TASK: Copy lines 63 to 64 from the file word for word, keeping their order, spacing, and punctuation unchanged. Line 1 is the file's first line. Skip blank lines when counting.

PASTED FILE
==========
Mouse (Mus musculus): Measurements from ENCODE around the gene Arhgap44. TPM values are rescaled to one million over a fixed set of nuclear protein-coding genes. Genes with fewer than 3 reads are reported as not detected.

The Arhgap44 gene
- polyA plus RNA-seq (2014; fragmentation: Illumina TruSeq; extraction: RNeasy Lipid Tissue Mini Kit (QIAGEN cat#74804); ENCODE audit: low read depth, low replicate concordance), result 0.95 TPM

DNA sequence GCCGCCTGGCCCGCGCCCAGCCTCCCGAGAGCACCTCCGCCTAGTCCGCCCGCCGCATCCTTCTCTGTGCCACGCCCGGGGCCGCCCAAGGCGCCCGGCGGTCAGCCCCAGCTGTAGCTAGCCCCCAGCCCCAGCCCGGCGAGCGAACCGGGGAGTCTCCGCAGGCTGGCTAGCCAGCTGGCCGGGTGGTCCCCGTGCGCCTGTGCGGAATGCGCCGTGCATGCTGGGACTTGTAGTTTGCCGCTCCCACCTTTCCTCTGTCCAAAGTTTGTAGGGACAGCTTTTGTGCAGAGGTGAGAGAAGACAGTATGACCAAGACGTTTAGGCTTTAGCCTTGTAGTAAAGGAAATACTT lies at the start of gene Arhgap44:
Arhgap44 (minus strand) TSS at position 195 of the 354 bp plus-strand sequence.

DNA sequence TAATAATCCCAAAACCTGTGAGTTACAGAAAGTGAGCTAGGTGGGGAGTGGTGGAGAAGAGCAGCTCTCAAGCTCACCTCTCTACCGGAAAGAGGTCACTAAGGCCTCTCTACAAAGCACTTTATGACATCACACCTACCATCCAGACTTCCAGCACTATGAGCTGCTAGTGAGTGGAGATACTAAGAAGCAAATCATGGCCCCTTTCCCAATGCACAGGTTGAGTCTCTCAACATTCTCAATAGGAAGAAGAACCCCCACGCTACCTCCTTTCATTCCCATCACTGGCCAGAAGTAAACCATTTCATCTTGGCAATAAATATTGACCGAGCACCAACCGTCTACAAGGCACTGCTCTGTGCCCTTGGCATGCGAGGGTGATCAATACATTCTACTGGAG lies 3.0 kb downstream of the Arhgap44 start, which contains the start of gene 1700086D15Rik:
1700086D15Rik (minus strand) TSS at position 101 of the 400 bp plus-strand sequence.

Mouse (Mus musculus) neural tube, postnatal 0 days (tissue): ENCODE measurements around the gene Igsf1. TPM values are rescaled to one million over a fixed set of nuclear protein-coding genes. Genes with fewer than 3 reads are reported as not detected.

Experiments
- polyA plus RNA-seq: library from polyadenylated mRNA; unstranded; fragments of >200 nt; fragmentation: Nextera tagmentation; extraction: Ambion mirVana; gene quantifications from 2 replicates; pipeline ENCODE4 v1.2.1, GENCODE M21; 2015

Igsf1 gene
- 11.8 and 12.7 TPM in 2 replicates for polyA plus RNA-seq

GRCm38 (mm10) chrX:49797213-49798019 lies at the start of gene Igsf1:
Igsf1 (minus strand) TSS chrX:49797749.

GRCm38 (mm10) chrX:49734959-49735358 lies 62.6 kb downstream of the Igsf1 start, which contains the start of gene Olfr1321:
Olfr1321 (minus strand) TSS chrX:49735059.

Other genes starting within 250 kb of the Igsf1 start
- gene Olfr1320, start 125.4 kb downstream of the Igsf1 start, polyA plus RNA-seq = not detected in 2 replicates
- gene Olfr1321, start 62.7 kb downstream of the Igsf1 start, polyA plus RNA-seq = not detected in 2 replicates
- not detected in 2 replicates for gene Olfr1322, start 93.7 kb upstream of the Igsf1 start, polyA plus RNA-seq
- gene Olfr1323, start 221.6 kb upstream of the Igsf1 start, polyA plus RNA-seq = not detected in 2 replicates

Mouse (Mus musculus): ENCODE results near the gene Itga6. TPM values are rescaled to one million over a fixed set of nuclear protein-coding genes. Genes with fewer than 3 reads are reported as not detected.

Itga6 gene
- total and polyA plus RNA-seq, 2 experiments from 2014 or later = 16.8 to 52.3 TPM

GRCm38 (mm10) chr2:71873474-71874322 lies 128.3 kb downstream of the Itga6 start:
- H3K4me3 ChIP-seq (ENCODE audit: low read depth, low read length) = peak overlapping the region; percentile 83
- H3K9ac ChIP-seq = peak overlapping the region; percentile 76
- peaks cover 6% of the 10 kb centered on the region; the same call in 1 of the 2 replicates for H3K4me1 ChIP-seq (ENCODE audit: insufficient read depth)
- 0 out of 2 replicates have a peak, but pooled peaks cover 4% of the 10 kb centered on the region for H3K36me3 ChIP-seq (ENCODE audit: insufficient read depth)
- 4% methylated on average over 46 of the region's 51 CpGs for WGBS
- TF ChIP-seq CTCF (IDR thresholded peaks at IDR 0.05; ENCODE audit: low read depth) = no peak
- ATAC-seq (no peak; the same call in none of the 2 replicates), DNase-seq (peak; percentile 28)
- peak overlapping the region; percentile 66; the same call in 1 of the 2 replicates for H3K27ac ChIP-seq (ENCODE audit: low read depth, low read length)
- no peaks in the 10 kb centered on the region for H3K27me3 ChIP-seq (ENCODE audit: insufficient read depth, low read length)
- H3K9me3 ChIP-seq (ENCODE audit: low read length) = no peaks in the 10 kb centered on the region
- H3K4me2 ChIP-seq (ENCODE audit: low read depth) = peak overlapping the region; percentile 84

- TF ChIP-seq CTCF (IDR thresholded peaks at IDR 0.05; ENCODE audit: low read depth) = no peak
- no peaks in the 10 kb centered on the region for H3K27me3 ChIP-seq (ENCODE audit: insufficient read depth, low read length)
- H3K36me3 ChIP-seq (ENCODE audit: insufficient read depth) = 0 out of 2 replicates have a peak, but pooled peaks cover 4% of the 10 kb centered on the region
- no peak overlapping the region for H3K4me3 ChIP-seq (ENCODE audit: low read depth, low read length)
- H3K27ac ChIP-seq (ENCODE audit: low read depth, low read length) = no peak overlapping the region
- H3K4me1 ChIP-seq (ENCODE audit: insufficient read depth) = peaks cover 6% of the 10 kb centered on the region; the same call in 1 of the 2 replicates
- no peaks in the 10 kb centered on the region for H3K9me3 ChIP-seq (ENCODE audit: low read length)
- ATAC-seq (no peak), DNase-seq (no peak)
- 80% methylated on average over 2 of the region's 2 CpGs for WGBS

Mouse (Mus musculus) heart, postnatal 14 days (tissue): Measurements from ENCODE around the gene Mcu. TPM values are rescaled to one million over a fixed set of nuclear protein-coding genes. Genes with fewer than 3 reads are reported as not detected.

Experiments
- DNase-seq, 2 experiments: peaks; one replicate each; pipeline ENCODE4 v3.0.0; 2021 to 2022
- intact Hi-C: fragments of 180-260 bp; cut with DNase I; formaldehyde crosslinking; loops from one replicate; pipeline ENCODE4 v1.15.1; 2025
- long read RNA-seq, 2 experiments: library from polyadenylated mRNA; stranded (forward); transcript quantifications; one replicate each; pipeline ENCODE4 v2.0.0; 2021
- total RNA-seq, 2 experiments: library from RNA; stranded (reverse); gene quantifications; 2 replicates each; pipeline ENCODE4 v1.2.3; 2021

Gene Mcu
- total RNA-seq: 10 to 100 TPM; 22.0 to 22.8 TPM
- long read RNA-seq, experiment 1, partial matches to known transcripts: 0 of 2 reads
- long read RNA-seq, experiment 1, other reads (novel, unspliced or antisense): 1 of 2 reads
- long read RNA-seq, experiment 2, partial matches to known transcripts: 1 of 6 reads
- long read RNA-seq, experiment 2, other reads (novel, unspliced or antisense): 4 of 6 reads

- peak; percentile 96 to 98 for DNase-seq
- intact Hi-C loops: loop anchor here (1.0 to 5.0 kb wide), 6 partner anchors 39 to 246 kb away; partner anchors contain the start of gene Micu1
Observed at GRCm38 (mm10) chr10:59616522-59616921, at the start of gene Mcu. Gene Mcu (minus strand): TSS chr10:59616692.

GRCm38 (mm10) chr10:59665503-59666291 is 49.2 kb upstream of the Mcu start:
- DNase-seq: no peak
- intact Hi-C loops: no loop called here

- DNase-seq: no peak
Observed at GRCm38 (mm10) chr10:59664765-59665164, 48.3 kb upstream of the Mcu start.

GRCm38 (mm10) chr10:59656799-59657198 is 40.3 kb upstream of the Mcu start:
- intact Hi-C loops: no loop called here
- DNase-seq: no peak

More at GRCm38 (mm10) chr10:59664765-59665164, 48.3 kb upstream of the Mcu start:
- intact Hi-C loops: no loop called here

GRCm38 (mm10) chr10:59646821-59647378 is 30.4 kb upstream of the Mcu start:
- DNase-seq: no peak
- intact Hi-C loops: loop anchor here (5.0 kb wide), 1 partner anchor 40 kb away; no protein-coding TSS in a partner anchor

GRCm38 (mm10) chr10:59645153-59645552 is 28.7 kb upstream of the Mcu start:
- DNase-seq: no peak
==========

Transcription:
- intact Hi-C loops: no loop called here

- DNase-seq: no peak